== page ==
For a generation of Australians, Gough Whitlam’s decision to abolish tuition fees for students at universities and technical colleges was life changing. It unleased the potential of a group of Australians who, for too long, had been shut out of tertiary opportunities.
Australian families weighing up household spending might consider the cost of early childhood education and care (ECEC) is not worth it.
But data collected by the Australian government tells us that around 60,000 children are assessed as developmentally vulnerable when they start school every year.
Who had money on early childhood education and care (ECEC) creating the biggest pre-Budget buzz this year?
Despite latest claims by some loud voices, our early childhood education and care (ECEC) system is remarkably robust, with a story of constant improvement and unlimited potential to deliver for families and our broader economy.
In April this year, Prime Minister Scott Morrison and the Minister for Education Dan Tehan announced an Early Childhood Education and Care (ECEC) Relief Package to help families through what many hoped at that time would be a short-lived period of financial instability.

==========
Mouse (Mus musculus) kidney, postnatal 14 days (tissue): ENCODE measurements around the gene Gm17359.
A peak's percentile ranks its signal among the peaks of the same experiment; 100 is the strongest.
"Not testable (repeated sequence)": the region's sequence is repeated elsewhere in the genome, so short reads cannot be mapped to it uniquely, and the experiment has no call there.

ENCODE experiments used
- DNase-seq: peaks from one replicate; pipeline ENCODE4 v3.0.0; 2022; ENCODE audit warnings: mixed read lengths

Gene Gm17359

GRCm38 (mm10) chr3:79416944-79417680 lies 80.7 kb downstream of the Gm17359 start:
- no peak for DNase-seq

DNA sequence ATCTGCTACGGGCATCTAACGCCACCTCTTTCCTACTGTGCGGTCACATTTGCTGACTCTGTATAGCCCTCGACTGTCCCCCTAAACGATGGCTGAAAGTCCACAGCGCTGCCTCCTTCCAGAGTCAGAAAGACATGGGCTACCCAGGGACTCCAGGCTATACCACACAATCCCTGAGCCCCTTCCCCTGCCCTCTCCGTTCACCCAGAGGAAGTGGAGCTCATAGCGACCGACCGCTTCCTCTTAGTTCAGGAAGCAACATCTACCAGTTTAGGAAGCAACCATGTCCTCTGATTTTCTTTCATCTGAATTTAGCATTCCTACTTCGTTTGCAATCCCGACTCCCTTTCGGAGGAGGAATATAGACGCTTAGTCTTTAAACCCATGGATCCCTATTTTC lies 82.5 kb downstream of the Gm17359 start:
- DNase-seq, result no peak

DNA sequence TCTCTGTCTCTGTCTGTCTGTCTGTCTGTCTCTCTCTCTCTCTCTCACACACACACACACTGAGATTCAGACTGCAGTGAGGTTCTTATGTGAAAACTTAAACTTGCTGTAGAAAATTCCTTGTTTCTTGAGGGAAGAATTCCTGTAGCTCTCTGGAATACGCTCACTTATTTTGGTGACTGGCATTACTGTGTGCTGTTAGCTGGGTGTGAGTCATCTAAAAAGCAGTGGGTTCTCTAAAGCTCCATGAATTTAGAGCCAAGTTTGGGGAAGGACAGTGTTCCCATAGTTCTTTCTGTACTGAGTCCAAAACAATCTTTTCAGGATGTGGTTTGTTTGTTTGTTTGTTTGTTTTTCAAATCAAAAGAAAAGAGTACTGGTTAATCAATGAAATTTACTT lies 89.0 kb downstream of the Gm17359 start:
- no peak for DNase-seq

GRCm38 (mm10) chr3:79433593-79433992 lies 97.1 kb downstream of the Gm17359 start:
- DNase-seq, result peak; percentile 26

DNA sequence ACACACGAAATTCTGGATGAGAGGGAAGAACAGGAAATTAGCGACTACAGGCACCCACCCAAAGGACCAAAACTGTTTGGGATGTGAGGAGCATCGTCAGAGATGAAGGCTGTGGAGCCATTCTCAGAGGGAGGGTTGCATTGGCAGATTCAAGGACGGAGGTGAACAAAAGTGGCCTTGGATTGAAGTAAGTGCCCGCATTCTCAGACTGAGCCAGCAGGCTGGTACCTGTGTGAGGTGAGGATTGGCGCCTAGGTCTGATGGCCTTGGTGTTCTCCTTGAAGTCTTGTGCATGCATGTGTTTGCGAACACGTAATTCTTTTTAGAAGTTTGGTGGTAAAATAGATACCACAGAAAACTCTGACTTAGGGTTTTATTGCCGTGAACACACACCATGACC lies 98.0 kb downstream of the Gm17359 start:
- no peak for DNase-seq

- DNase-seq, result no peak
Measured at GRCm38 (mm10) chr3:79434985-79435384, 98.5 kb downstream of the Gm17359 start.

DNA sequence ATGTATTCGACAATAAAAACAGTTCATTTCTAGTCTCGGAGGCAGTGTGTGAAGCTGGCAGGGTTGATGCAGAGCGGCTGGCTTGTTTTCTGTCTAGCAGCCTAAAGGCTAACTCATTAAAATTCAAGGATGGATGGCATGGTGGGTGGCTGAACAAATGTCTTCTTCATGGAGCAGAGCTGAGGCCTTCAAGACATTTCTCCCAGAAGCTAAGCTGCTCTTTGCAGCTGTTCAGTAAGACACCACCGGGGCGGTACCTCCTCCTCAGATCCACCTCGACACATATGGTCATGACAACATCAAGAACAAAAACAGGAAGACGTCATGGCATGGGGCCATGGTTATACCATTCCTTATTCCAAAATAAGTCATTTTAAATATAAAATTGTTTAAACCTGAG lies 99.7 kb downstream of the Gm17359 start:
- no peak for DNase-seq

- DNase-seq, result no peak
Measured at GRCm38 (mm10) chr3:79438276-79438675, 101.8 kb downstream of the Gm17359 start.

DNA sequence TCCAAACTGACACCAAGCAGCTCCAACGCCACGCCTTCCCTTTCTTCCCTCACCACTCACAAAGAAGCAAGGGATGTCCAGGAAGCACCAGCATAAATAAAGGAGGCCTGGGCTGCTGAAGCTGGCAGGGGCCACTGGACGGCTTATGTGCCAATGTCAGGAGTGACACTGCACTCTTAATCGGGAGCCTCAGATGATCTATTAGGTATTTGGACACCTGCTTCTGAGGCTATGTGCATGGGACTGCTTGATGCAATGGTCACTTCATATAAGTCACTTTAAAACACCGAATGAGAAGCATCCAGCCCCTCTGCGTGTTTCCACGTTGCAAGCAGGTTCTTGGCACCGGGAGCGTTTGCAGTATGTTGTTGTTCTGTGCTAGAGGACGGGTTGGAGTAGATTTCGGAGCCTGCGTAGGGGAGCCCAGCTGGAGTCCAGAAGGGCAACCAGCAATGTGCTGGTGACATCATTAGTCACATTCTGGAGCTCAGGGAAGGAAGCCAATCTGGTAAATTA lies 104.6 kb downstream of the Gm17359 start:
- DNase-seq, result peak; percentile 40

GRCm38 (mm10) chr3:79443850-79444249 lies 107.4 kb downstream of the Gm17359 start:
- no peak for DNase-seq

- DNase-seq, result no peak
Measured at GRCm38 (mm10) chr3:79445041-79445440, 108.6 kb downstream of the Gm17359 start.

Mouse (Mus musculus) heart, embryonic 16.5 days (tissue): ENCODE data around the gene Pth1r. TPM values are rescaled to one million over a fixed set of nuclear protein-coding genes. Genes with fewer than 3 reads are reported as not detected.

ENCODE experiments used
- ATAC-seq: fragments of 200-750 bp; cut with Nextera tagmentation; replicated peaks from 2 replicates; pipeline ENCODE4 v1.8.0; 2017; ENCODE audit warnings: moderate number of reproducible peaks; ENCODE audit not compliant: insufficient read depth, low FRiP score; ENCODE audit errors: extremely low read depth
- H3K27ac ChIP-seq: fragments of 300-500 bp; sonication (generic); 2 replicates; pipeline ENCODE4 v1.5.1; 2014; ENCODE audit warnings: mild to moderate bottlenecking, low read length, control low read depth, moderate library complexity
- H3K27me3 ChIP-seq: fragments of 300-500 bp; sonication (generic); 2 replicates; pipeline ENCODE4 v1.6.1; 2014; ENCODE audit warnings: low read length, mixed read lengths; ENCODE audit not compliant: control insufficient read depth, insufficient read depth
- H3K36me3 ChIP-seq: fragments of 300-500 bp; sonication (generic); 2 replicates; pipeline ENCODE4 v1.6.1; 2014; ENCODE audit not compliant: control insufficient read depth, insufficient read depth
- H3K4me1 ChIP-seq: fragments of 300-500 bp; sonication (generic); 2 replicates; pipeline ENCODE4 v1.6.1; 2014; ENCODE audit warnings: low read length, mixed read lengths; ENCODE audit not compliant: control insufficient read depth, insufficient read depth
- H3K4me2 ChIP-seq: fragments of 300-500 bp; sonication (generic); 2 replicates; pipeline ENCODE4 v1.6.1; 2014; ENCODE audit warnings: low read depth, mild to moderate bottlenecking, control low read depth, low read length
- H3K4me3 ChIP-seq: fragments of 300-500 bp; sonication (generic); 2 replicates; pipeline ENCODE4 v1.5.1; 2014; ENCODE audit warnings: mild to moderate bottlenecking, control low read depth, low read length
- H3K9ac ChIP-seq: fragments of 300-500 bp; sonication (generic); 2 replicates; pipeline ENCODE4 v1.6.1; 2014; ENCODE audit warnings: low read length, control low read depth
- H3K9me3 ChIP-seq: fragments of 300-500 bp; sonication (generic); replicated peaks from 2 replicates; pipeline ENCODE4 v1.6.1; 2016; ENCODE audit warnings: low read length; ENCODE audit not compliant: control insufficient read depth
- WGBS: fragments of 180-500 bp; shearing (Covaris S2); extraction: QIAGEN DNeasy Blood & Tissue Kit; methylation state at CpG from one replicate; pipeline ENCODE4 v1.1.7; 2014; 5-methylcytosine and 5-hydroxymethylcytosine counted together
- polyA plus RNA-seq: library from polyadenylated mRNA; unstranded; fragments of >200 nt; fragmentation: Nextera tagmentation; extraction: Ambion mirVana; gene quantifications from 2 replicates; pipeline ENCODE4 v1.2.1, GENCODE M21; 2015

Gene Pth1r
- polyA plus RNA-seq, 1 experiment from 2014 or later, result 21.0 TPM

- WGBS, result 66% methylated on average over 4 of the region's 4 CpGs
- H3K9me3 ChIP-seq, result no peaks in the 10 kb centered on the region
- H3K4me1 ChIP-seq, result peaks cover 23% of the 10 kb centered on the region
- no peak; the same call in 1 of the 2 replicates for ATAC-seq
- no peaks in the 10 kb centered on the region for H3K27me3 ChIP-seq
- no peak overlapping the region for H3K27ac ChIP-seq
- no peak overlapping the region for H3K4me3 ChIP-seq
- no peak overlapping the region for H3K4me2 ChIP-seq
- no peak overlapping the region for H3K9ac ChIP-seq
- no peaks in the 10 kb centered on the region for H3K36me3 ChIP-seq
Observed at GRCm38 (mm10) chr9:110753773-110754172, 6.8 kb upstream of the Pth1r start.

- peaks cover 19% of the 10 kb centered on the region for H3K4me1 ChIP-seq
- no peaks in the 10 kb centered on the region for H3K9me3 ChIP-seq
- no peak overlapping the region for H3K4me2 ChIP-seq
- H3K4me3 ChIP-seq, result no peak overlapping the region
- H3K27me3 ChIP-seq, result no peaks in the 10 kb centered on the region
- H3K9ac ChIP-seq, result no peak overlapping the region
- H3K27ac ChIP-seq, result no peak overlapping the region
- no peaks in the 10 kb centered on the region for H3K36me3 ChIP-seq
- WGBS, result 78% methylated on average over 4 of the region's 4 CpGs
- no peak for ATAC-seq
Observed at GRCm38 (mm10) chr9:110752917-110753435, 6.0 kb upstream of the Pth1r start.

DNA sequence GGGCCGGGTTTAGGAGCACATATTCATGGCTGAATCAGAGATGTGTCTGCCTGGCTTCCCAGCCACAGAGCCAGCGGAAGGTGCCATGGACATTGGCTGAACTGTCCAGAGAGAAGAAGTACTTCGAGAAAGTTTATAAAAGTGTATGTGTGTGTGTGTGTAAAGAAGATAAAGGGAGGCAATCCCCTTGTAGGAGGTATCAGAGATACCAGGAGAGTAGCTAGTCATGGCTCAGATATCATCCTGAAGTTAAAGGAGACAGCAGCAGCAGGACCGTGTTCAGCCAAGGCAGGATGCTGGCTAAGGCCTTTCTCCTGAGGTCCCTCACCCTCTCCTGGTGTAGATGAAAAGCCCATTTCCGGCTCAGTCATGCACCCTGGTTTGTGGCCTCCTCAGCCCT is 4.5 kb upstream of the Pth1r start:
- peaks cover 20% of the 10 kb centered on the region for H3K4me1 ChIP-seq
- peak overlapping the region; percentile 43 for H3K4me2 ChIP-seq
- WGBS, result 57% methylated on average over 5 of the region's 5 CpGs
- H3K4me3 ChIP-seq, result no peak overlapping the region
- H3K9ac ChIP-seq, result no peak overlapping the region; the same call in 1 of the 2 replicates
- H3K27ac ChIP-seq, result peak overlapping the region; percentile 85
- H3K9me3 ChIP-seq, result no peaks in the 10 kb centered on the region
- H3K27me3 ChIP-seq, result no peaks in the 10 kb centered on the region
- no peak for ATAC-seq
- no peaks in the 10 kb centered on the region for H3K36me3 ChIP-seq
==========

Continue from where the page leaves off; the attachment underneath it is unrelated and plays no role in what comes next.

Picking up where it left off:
This year we have stayed home and learned what matters most to us and what we cannot live without. It has become clear that one of these things is our early childhood education and care (ECEC) sector.
New data reveals that early childhood education and care (ECEC) is having an enormous impact on Australian families during COVID-19.
Following the government’s recent emergency early learning funding announcement, The Front Project CEO, Jane Hunt, and Research Manager, Dr Stacey Fox, explain how the COVID-19 crisis has highlighted the importance of early childhood education to the economy and exposed systemic problems with Australia’s policy approach.
The industries that all Australians are relying on during the COVID-19 pandemic can only operate at their best with support from early childhood education services.